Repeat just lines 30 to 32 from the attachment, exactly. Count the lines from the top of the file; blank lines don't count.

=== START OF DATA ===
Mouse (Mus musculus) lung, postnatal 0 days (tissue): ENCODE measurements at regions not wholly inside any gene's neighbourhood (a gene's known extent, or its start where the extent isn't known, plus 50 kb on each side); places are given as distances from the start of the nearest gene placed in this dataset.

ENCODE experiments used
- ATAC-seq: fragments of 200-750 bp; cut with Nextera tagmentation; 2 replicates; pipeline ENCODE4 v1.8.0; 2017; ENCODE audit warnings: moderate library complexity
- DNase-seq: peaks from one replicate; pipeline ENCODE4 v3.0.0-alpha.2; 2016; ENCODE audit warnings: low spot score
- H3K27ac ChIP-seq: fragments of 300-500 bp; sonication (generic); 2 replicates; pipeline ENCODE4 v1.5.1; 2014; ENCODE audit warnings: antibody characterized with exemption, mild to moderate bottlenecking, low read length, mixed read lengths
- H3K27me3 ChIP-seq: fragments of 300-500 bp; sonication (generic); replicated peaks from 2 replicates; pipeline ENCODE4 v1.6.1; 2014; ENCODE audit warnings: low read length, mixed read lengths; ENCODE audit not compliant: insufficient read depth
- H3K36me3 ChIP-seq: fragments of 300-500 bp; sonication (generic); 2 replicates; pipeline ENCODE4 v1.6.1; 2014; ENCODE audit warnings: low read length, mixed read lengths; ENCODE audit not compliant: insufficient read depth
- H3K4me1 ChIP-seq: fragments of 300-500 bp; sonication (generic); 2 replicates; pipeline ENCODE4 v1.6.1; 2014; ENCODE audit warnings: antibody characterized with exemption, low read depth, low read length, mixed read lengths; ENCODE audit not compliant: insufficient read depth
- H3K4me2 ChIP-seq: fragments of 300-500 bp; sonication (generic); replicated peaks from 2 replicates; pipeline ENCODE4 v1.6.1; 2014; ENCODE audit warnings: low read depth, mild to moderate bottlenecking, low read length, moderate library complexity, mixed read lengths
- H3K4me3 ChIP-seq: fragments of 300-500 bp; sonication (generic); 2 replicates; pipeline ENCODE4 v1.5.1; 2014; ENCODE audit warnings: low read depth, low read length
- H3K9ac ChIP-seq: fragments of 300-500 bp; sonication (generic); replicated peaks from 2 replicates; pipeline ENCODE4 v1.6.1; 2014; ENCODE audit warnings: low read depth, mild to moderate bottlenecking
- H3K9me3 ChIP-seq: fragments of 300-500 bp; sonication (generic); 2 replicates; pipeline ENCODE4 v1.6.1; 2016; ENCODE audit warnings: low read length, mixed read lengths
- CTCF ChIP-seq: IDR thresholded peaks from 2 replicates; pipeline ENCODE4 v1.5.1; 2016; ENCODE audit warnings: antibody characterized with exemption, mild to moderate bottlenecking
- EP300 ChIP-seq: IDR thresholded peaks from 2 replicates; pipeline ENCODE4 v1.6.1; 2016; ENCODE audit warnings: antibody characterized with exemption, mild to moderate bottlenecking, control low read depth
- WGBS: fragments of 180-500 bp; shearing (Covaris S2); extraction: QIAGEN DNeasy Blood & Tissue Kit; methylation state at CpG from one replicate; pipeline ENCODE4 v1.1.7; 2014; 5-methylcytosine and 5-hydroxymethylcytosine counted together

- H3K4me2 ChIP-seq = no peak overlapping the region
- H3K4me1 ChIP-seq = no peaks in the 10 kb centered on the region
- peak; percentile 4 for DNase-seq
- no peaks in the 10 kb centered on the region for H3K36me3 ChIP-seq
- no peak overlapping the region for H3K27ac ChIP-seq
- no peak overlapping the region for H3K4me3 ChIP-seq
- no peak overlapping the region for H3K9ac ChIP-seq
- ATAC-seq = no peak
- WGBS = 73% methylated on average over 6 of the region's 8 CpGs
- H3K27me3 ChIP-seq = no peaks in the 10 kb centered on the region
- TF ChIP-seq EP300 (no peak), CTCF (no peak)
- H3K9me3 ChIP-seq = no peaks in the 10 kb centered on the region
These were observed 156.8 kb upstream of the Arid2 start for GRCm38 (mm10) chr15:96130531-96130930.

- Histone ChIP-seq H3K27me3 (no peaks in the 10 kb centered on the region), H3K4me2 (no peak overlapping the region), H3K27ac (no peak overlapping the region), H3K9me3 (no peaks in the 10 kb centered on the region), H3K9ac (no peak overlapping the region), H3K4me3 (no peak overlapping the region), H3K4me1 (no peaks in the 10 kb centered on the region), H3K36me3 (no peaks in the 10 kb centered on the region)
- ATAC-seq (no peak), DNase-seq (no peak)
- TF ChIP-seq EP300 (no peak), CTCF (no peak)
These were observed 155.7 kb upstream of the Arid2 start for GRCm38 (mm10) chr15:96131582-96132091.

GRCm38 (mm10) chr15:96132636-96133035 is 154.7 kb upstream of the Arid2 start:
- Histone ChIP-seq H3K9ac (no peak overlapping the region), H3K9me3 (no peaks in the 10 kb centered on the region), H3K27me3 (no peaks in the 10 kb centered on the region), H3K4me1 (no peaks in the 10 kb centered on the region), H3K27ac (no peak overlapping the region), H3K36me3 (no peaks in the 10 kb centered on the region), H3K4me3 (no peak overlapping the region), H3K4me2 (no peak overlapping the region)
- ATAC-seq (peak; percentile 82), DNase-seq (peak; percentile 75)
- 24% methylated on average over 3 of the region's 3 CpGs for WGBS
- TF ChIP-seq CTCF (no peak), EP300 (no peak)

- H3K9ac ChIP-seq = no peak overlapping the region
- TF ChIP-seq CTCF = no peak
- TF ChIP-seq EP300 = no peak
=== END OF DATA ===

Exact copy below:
- ATAC-seq (no peak), DNase-seq (no peak)
- TF ChIP-seq EP300 (no peak), CTCF (no peak)
These were observed 155.7 kb upstream of the Arid2 start for GRCm38 (mm10) chr15:96131582-96132091.